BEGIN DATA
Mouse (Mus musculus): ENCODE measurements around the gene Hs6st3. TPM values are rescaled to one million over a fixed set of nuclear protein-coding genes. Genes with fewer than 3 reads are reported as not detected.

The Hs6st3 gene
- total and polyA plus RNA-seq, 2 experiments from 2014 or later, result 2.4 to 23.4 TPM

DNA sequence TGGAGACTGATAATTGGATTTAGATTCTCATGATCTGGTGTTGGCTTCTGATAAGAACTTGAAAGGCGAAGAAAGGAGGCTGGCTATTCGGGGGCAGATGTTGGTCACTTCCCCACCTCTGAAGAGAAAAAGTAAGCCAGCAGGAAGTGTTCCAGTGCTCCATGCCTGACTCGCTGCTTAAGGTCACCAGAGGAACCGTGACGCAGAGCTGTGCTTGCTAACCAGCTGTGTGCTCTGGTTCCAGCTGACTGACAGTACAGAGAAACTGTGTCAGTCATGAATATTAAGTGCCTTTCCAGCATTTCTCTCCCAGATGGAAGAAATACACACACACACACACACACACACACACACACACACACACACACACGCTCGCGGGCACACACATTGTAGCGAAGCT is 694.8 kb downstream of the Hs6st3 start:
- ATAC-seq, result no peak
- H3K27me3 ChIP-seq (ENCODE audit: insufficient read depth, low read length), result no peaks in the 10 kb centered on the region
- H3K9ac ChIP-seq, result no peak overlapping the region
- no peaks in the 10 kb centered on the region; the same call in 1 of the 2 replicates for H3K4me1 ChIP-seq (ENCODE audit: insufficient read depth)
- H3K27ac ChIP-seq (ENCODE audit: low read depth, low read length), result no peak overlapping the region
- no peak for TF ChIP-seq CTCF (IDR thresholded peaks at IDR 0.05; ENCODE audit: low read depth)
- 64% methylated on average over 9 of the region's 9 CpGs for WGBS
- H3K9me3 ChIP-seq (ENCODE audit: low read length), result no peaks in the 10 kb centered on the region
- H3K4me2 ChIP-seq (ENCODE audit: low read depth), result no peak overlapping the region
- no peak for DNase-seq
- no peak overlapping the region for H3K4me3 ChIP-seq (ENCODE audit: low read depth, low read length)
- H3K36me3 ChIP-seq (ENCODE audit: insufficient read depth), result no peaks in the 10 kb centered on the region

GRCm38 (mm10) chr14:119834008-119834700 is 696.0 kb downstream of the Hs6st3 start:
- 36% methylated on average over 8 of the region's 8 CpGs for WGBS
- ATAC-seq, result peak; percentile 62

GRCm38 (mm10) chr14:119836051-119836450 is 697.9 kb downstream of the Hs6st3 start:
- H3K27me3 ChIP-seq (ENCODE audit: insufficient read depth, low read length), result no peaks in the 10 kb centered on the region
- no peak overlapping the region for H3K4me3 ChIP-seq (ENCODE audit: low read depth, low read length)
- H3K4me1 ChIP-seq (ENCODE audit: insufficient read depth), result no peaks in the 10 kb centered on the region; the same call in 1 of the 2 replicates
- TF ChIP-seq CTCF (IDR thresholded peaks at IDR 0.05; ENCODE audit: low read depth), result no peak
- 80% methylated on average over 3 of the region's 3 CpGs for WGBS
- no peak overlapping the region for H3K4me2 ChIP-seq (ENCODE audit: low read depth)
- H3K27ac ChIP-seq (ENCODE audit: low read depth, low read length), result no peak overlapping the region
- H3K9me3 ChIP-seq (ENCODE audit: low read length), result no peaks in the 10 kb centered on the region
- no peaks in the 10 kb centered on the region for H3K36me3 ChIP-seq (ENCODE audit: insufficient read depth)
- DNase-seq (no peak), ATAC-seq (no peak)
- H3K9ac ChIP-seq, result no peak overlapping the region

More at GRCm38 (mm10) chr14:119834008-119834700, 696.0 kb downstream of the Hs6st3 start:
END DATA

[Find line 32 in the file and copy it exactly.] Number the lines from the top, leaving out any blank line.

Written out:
More at GRCm38 (mm10) chr14:119834008-119834700, 696.0 kb downstream of the Hs6st3 start: